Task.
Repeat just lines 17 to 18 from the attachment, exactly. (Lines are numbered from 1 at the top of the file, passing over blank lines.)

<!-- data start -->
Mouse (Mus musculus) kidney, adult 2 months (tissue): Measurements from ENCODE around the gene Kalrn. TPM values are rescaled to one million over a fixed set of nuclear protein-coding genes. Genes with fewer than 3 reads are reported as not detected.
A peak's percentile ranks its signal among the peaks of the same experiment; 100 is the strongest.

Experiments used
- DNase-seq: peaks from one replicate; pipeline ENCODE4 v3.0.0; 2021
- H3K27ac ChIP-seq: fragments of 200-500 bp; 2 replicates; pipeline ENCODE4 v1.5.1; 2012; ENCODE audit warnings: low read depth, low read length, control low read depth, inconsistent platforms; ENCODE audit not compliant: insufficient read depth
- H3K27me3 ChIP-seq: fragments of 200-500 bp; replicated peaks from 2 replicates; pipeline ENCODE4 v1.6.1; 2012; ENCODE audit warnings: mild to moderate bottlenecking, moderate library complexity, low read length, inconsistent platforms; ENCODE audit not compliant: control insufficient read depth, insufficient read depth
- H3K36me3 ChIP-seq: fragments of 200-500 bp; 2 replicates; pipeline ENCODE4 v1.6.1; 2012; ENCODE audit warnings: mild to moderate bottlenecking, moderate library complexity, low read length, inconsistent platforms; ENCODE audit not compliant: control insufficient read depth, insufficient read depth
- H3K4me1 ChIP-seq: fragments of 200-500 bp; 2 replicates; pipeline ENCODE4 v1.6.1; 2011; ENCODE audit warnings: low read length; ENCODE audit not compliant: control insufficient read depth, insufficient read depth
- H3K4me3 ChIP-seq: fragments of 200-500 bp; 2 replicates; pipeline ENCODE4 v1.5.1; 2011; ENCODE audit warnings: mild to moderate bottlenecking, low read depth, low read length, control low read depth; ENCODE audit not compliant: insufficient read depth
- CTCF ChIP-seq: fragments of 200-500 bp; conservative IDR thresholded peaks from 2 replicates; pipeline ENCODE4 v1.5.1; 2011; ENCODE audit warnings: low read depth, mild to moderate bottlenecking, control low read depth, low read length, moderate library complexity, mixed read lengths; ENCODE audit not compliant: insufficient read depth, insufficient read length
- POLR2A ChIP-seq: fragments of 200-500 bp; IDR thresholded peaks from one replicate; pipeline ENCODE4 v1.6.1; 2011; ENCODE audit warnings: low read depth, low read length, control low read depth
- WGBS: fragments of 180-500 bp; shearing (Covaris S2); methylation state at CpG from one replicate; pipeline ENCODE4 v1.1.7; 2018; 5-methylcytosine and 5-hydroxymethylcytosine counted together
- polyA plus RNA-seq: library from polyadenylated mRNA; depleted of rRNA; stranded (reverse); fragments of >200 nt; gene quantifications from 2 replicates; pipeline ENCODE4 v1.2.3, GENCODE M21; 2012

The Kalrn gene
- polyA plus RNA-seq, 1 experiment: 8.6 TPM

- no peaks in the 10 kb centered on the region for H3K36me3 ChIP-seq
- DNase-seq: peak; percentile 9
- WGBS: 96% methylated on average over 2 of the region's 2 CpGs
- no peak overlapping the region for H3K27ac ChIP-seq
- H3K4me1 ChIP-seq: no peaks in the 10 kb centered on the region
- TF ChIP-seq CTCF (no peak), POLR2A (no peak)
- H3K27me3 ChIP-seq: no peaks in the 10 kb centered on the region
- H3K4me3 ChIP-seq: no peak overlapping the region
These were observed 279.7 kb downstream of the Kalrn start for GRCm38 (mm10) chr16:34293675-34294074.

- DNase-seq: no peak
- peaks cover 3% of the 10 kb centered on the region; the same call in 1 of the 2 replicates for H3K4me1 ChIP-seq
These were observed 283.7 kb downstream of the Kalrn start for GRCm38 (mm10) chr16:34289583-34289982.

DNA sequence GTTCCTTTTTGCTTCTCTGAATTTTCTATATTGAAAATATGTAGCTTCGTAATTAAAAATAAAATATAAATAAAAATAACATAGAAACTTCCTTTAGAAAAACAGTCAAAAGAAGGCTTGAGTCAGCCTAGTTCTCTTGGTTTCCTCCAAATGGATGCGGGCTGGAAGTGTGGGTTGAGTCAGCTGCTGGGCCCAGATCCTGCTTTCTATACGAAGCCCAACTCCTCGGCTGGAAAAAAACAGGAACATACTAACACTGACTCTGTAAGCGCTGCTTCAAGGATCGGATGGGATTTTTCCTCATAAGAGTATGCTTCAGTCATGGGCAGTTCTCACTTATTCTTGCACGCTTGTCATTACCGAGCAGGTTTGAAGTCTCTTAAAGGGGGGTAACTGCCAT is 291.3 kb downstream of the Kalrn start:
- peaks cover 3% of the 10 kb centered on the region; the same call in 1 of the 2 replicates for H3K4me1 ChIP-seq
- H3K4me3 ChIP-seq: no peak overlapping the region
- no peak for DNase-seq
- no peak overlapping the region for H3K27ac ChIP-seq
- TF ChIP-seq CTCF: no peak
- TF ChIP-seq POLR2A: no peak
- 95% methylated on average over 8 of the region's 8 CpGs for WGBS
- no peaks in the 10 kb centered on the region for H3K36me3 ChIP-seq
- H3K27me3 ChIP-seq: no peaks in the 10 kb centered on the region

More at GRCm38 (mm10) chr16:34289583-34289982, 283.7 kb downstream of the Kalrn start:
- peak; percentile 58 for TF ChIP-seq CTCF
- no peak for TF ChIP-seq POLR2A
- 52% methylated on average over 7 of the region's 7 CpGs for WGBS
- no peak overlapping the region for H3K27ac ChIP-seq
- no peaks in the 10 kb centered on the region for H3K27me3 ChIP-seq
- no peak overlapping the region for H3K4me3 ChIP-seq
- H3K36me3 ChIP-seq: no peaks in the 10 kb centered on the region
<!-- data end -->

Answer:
- DNase-seq: peak; percentile 9
- WGBS: 96% methylated on average over 2 of the region's 2 CpGs